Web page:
Chimney-bending VC Friday
Going to town to shop for physical goods can be a stressful experience around this time of the year. Thankfully, escapist couch potatoes have other venues to satiate their most basic needs, and today the Wii Shop Channel gets another chance to reaffirm itself as being one of them.
Skate Or Die
This NES title actually integrates several skate-boarding games: there's a half-pipe where you try to build up momentum and pull off the best possible tricks in the air-time you get without falling flat on your face; then there's a sort of competitive obstacle course racing (complete with fisticuffs when you're close to your opponent), and a solo downhill racing discipline with lots of branching paths and opportunities to make your own shortcuts.
This TurboGrafx game is a strange twist on the Wonderboy franchise that combines traditional Wonderboy gameplay (hop across platforms, avoid hazards, dispatch enemies, collect fruit and do it as quickly as possible because your health meter keeps dropping) with shoot-em-up elements (automatic scrolling, absurd weapon upgrades). In fact it adds in whole shoot-em-up levels where you fly around as some other character.
Blades Of Steel
This is the second NES ice hockey game to appear for the Virtual Console, but unlike the other one, Blades Of Steel is more celebratory of close-up brutality by integrating an actual boxing mini-game. It's fast, and the vagaries of controlling a whole team with just one d-pad make it somewhat of an orchestrated chaos. There's a difficulty selection, and of course a competitive multiplayer mode to round the package.
Blades Of Steel is probably the best NES team-sports game you can get right now. It has the frantic but balanced core gameplay down, it's easy to pick up, and the improved presentation (bigger sprites, more realistic perspective, close-ups, a few speech samples) makes it overall superior to Nintendo's own Ice Hockey. We can recommend this game under the limited-edition sports game caveat (only 600000 copies are going to be made): there's no real single-player campaign. It's just a match, then another match, and so on.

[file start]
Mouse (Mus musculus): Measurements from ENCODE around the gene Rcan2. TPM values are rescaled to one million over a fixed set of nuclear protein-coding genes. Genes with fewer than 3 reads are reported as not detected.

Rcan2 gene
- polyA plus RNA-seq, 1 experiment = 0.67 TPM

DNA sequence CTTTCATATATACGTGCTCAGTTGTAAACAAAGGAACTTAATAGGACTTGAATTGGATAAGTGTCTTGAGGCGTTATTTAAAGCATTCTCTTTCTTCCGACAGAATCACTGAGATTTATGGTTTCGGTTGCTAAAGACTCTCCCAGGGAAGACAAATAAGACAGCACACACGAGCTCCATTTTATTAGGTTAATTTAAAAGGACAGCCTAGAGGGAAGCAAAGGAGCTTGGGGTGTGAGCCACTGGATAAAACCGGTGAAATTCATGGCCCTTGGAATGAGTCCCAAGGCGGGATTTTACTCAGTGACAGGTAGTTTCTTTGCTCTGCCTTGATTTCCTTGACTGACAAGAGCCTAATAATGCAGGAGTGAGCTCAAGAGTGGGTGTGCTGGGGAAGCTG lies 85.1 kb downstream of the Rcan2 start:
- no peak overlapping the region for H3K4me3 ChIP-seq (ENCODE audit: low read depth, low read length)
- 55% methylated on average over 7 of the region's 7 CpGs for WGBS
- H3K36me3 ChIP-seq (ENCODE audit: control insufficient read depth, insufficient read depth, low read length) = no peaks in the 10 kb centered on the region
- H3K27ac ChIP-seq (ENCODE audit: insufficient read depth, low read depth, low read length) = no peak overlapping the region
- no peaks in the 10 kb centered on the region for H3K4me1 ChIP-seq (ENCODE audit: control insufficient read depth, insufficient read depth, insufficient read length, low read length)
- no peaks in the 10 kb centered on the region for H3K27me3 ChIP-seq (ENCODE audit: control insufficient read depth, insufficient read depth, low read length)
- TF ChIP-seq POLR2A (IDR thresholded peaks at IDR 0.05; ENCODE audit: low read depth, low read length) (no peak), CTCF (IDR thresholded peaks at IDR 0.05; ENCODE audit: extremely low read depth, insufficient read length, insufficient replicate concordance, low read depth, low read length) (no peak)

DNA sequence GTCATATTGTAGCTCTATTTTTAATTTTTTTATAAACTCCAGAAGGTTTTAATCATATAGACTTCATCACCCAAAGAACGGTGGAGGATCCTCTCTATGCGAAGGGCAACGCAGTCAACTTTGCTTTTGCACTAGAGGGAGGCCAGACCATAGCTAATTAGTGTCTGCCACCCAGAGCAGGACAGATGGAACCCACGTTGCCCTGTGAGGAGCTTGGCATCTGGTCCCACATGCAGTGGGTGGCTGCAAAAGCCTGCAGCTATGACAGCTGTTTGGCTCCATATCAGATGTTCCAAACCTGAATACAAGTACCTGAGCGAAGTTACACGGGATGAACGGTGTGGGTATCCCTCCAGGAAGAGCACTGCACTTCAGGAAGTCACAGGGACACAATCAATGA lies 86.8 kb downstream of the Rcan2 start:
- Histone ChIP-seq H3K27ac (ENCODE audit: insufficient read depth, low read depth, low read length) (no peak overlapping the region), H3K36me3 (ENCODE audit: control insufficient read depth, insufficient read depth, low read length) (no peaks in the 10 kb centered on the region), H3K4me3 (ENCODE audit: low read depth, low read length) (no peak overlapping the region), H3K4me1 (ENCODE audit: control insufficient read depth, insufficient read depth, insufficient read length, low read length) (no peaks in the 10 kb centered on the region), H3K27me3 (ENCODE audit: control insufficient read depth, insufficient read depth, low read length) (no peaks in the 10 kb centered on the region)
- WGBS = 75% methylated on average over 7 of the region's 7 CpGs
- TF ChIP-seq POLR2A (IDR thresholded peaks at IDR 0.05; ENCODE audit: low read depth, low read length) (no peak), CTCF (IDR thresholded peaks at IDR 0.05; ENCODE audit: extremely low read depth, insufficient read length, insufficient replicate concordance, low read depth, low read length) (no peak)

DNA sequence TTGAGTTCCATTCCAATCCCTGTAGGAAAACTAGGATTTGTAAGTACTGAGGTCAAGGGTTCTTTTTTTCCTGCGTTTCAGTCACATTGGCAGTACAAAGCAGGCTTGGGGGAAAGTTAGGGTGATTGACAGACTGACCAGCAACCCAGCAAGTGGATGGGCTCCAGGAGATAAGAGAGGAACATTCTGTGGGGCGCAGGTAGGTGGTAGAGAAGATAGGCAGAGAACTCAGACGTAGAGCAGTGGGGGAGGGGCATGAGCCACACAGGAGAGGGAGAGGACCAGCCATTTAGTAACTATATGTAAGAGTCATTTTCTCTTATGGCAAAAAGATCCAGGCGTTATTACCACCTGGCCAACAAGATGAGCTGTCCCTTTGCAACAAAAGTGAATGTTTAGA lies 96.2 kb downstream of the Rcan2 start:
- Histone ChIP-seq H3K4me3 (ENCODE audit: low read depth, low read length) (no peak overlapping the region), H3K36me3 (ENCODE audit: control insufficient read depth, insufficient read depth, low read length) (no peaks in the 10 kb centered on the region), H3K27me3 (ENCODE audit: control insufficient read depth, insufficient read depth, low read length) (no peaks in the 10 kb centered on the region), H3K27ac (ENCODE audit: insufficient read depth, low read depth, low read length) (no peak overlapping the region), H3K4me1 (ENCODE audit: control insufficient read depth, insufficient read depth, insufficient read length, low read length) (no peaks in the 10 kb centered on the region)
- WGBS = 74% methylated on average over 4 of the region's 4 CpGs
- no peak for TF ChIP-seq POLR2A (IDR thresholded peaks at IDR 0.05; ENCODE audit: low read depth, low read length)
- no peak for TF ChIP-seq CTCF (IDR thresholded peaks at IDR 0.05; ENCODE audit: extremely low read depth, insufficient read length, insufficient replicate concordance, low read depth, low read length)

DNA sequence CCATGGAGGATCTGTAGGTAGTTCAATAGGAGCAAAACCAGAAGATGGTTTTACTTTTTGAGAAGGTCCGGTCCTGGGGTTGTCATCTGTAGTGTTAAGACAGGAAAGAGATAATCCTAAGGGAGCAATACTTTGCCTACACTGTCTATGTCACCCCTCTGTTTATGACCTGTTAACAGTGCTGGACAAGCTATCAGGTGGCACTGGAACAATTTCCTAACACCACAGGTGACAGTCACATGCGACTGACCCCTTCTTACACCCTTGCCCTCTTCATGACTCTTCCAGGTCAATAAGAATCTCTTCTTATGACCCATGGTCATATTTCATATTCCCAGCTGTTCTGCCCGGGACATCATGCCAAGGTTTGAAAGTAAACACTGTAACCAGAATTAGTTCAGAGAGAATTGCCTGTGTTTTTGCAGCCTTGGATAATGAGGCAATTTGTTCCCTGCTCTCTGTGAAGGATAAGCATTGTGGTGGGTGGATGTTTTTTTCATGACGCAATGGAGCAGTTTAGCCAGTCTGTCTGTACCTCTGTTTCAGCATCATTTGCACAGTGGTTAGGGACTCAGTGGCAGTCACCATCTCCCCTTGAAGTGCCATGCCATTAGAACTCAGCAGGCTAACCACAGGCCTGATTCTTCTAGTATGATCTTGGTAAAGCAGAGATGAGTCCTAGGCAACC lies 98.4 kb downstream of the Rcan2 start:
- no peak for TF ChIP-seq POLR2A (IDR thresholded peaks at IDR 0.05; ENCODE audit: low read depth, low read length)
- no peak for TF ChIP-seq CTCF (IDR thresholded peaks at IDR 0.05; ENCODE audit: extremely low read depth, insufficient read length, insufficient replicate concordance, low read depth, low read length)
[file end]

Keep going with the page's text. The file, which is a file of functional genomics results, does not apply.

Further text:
Skate Or Die's half-pipe mode is good, stupid fun for twenty minutes, but then the novelty wears off and you're left with half-baked obstacle-course racing that is difficult either because you can't really see what's coming up next, or because you can't really control your fate, momentum and all. It's almost a shame, since it looks really nice and would theoretically be a good value package, but the individual games just aren't executed all that well. Even though we don't really despise it with a fiery passion, we still have to shush you away from it.
Monster Lair is something that probably shouldn't have happened. If you want Wonderboy gameplay, that's easy enough to get, and if you want a shmup, well, there are tons of them available. Monster Lair might do both, but it does them both poorly, and then goes on to combine them poorly. It also features what feels like the most terrible music in any video game ever, despite, or no, scratch that, probably because it is one of those CD titles where the desire to show off what could be done with virtually unlimited space for audio displaced every artistic consideration in a 50km radius around the production facility.
Summary: Blades Of Steel probably yes, if multi-player sports gaming sounds fun to you. Be strong
and say no to the other two.
This is all a bit tragic. We had expected something special on the Virtual Console to match the season, but no, there just went this year's last Friday before christmas, and it went in a wholly unremarkable fashion.